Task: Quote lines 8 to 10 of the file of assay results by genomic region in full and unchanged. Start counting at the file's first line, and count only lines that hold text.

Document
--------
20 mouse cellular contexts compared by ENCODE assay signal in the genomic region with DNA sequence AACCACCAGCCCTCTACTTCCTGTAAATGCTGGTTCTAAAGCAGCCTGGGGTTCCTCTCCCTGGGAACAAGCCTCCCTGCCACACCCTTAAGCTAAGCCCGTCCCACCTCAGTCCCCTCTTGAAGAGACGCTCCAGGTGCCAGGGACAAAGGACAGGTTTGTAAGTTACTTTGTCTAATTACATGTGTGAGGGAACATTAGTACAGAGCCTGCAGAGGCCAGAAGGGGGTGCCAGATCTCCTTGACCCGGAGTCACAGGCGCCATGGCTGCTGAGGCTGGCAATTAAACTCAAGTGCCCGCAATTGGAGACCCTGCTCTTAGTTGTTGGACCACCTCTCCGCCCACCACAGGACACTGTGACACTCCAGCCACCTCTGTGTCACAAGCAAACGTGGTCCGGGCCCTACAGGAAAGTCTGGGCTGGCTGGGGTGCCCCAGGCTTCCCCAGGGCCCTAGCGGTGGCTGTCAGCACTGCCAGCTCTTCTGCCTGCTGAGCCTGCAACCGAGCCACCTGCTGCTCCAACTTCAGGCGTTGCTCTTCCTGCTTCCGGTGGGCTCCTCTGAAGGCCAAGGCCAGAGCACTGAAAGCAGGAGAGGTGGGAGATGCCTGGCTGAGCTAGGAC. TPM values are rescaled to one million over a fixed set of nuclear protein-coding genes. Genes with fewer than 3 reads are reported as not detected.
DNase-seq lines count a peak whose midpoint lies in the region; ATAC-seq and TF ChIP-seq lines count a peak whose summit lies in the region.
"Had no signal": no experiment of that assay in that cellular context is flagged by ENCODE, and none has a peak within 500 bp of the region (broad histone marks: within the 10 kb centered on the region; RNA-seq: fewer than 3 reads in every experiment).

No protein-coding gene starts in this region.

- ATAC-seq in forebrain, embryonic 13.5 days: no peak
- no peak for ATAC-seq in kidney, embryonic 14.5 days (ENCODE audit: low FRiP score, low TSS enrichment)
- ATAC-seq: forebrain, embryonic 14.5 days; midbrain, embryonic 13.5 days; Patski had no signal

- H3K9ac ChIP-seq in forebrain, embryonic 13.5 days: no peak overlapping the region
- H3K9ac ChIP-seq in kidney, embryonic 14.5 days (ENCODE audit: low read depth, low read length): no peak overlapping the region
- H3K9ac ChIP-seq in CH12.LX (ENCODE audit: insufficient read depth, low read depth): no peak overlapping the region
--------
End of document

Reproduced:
- H3K9ac ChIP-seq in forebrain, embryonic 13.5 days: no peak overlapping the region
- H3K9ac ChIP-seq in kidney, embryonic 14.5 days (ENCODE audit: low read depth, low read length): no peak overlapping the region
- H3K9ac ChIP-seq in CH12.LX (ENCODE audit: insufficient read depth, low read depth): no peak overlapping the region